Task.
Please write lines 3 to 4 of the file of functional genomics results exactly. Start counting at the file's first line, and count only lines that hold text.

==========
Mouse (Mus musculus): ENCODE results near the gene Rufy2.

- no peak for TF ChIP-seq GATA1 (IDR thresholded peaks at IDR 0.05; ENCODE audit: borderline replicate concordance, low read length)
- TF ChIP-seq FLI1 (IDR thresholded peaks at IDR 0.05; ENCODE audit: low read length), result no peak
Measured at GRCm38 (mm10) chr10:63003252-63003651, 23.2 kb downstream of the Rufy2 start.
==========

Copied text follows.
- TF ChIP-seq FLI1 (IDR thresholded peaks at IDR 0.05; ENCODE audit: low read length), result no peak
Measured at GRCm38 (mm10) chr10:63003252-63003651, 23.2 kb downstream of the Rufy2 start.